6. 2002 Chevy throwing codes P0171 & P0174

    As several folks have mentioned, there are a number of possibilities that could be the culprit. That said, I had the EXACT same problem on my 2005 Tahoe with the 4.8. I cleaned everything but that didn't do it. I didn't do a great job with the troubleshooting and started swapping the hard-to-get-to parts parts first. I figured since I had cleaned the MAF sensor and checked for leaks, it must have been deeper in the motor. I changed the intake gasket and knock sensors (only because they're easy to get to with the intake manifold removed) but still had the problem. In the end, the problem was the Mass Air Flow Sensor. I bought a new one from Amazon (reminder: I had the 4.8L motor. The 5.3 might have a different part) and the problem was fixed. It turns out cleaning the MAF sensor wasn't enough. There was a problem internal to the sensor that was causing the codes. A new one did the trick. Good luck and keep us posted.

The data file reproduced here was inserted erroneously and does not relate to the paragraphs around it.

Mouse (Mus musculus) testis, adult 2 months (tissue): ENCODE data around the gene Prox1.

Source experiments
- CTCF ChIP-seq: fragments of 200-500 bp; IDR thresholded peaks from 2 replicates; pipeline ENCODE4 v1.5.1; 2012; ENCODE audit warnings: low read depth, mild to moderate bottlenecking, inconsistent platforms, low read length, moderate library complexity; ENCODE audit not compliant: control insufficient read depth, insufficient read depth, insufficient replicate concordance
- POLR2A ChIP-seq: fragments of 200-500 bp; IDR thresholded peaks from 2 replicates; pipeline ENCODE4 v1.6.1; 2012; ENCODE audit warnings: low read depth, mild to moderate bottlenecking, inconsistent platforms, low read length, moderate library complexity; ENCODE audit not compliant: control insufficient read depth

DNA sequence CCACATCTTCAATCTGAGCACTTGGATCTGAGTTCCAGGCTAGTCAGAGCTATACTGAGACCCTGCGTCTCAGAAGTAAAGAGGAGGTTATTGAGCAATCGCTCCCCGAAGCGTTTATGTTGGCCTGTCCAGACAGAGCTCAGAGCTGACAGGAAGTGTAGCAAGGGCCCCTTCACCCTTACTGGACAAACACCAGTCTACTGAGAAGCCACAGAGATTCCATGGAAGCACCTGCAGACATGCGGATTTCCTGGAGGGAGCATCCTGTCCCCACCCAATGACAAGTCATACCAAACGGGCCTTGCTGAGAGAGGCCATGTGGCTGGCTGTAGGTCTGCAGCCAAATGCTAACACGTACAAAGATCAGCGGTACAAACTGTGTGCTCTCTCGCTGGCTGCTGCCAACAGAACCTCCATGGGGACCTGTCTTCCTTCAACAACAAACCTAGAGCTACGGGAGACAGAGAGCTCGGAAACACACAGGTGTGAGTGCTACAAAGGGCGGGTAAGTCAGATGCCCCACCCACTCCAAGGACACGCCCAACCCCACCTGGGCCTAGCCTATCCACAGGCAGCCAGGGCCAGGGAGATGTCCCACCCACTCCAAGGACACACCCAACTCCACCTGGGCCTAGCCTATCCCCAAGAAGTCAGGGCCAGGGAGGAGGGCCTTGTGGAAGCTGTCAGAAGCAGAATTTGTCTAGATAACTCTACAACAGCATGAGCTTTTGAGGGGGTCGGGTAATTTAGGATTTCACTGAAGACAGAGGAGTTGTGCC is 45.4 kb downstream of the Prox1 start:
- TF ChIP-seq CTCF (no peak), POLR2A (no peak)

7. I'm guessing it's a typo but is that supposed to say you replaced the intake gasket? This is a bit of a guess only using the information provided so far but the vacuum system will have different pressures when under load as opposed to sitting in park, even at the same RPM. I'm guessing a vacuum leak or other air leak somewhere.
  8. davester nailed it. I have nothing to add except to say I did NOT use any RTV on mine. Short of driving in to a lake (something I have managed to avoid thus far), I was confident the valley would not be exposed to water so I chose to skip the sealant.
  9. Not that you want to spend extra money for no reason on the truck but, if you're going to replace the intake gasket, you may want to consider replacing the knock sensors while you're in there. It's easy to do with the intake manifold removed. Here is the valley with the new sensors and sensor wire installed when I did mine. Of note, the new intake gaskets are not yet installed in this photo. I went to Amazon (again) for the parts - two knock sensors and the knock sensor wire. There is some debate on this site (among others) about that. I know the owner's manual says the computer takes in to consideration "driving habits" to determine when it's time to change the oil but I have no idea what that actually means. I don't have access to a GM software engineer that could explain what data feeds the engine oil life display. I can safely say the computer has no idea what type of oil is in the motor but it likely assumes some base-quality motor oil. Not a great answer. Sorry.